At the beginning of the 19th century, Charles Fourrier observed that citizens’ lives were marked not by the home but by the office; 200 years later, this somewhat eccentric statement expresses the reality of post-industrial society: In Western countries, one of the consequences of the globalization of the economy has been the concentration of workers in the tertiary sector; more than half of the population works in offices. Offices have become domestic, the relationship between workmates has become closer and their workplace seems increasingly like a club or house in which they spend the greater part of the day. All presented projects feature inspiring ideas of designing more efficient, modern and more pleasant working environments.
“It’s the combination of narcissism and nihilism that really defines postmodernism” Al Gore
I am a man with huge gaps in education. Every time I think about all the history, philosophy and literature that I should be familiar with, I shudder. Take, for instance, Modern Library List of Best 20th-Century Novels. Out of the top 10 I olnly read numbers 4, 5 and 10.
By the way, Modern Library editors did not understand the web enough to run a poll for a reader selected top list. Of course, the list came to include 4 Ayn Rand and three L. Ron Hubbard titles, with two top spots going to “Atlas Shrugged” and “The Fountainhead,” and third to “Battlefield Earth”. I am a bit surprised to see the Objectivists defeat the Scientologists, but I guess they’ve heard about the vote earlier and mobilized their forces ahead of time somehow.
A similar “vote” happened on the TV Guide website once. The poll was run to determine the most annoying Star Trek character, and early on Ensign “Wussley” Crusher had a good lead on the competition. That was until Wussley’s alter ego, popular blogger Wil Wheaton, asked his readers to stuff the ballot box. Funnily enough, both wilwheaton.net and tvguide.com have the same PageRank of 7, so he had more than enough readers to rig the vote. I don’t remember who won and I can’t really look it up because in its recent redesign TV Guide broke most of the old urls (one of the reasons why its PageRank is so low).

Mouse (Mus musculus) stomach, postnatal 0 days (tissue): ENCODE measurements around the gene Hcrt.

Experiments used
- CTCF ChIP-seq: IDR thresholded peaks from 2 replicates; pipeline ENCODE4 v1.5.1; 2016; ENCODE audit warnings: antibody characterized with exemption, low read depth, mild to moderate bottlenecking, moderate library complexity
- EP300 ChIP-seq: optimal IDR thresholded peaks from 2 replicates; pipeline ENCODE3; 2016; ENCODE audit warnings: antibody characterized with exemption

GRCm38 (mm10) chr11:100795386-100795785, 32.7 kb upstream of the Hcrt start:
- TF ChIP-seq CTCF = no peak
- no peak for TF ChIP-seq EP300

Anyway, I really wanted to talk about the top Modern Library novel, Ulysses by James Joyce. I must have started this book 3 times, only to get stuck a couple of pages into it. I’ll have another go at it sometime, but I am afraid I am not smart enough yet to tackle it.
One thing that leads me to believe that there might be a day when I’ll enjoy Ulysses is my growing appreciation of the Modernist movement. Even though the contents of the book elude my understanding at this moment, I really like the dustjacket created by E. McKnight Kauffer and book design by Ernst Reichl. Just because of the dustjacket design I paid $15 for this book many years ago, when I usually refused to pay more than a buck for a used book. The elegance of the form and color, the expressiveness of the simple type elements is lightyears beyond the current, and I guess what should be called “Postmodern,” cover.
The funny thing is that “Modernism” is not modern at all. We are talking about books, architecture and music that is at least 50, and some times almost 100 years old. What comes after Modernism? Postmodernism. Honest to God, it looks like our society is running out of naming ideas. What do you name a language that comes after B? C. And then? C++. What comes after Generation X? Generation Y. Then? Generation Z.
The latest poll is about Wesley Crusher.